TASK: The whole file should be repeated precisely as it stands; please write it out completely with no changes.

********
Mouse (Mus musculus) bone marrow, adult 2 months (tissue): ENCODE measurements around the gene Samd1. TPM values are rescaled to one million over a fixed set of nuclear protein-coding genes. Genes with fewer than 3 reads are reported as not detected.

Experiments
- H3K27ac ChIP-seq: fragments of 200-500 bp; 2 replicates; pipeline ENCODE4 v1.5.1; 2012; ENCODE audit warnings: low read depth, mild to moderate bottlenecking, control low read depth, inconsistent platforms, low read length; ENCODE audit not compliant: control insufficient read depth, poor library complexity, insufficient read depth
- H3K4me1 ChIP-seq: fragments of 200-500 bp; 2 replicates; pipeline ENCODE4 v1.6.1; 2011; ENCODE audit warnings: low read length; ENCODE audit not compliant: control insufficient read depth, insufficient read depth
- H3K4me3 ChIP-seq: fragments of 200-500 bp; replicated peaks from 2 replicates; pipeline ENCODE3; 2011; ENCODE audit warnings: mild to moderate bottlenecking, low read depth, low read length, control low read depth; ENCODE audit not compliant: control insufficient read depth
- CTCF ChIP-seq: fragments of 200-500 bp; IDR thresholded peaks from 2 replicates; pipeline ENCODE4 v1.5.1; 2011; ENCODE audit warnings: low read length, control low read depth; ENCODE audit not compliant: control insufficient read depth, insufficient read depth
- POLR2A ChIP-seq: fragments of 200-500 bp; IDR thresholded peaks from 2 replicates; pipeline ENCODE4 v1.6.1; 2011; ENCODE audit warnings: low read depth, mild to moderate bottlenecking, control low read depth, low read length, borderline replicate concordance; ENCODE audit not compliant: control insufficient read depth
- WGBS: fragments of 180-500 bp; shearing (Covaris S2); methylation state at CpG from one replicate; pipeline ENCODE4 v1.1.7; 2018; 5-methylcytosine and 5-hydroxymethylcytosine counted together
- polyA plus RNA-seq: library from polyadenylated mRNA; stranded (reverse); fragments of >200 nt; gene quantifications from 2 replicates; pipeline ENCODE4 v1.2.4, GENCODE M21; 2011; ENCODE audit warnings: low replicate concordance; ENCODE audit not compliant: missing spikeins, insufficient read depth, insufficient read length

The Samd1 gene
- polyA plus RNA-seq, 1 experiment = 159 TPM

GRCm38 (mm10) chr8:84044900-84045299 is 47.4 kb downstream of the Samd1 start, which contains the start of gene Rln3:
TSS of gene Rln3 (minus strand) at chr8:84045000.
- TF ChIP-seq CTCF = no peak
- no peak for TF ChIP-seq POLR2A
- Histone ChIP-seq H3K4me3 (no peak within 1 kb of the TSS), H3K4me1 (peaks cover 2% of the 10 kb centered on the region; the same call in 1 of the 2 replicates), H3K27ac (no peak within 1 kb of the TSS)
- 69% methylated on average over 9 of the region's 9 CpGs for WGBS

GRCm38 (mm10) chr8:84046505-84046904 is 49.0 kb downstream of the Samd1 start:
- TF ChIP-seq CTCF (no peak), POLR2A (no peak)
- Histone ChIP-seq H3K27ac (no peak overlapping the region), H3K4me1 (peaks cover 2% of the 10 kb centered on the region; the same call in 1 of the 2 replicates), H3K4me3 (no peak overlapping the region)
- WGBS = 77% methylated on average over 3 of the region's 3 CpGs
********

Mouse (Mus musculus) bone marrow, adult 2 months (tissue): ENCODE measurements around the gene Samd1. TPM values are rescaled to one million over a fixed set of nuclear protein-coding genes. Genes with fewer than 3 reads are reported as not detected.

Experiments
- H3K27ac ChIP-seq: fragments of 200-500 bp; 2 replicates; pipeline ENCODE4 v1.5.1; 2012; ENCODE audit warnings: low read depth, mild to moderate bottlenecking, control low read depth, inconsistent platforms, low read length; ENCODE audit not compliant: control insufficient read depth, poor library complexity, insufficient read depth
- H3K4me1 ChIP-seq: fragments of 200-500 bp; 2 replicates; pipeline ENCODE4 v1.6.1; 2011; ENCODE audit warnings: low read length; ENCODE audit not compliant: control insufficient read depth, insufficient read depth
- H3K4me3 ChIP-seq: fragments of 200-500 bp; replicated peaks from 2 replicates; pipeline ENCODE3; 2011; ENCODE audit warnings: mild to moderate bottlenecking, low read depth, low read length, control low read depth; ENCODE audit not compliant: control insufficient read depth
- CTCF ChIP-seq: fragments of 200-500 bp; IDR thresholded peaks from 2 replicates; pipeline ENCODE4 v1.5.1; 2011; ENCODE audit warnings: low read length, control low read depth; ENCODE audit not compliant: control insufficient read depth, insufficient read depth
- POLR2A ChIP-seq: fragments of 200-500 bp; IDR thresholded peaks from 2 replicates; pipeline ENCODE4 v1.6.1; 2011; ENCODE audit warnings: low read depth, mild to moderate bottlenecking, control low read depth, low read length, borderline replicate concordance; ENCODE audit not compliant: control insufficient read depth
- WGBS: fragments of 180-500 bp; shearing (Covaris S2); methylation state at CpG from one replicate; pipeline ENCODE4 v1.1.7; 2018; 5-methylcytosine and 5-hydroxymethylcytosine counted together
- polyA plus RNA-seq: library from polyadenylated mRNA; stranded (reverse); fragments of >200 nt; gene quantifications from 2 replicates; pipeline ENCODE4 v1.2.4, GENCODE M21; 2011; ENCODE audit warnings: low replicate concordance; ENCODE audit not compliant: missing spikeins, insufficient read depth, insufficient read length

The Samd1 gene
- polyA plus RNA-seq, 1 experiment = 159 TPM

GRCm38 (mm10) chr8:84044900-84045299 is 47.4 kb downstream of the Samd1 start, which contains the start of gene Rln3:
TSS of gene Rln3 (minus strand) at chr8:84045000.
- TF ChIP-seq CTCF = no peak
- no peak for TF ChIP-seq POLR2A
- Histone ChIP-seq H3K4me3 (no peak within 1 kb of the TSS), H3K4me1 (peaks cover 2% of the 10 kb centered on the region; the same call in 1 of the 2 replicates), H3K27ac (no peak within 1 kb of the TSS)
- 69% methylated on average over 9 of the region's 9 CpGs for WGBS

GRCm38 (mm10) chr8:84046505-84046904 is 49.0 kb downstream of the Samd1 start:
- TF ChIP-seq CTCF (no peak), POLR2A (no peak)
- Histone ChIP-seq H3K27ac (no peak overlapping the region), H3K4me1 (peaks cover 2% of the 10 kb centered on the region; the same call in 1 of the 2 replicates), H3K4me3 (no peak overlapping the region)
- WGBS = 77% methylated on average over 3 of the region's 3 CpGs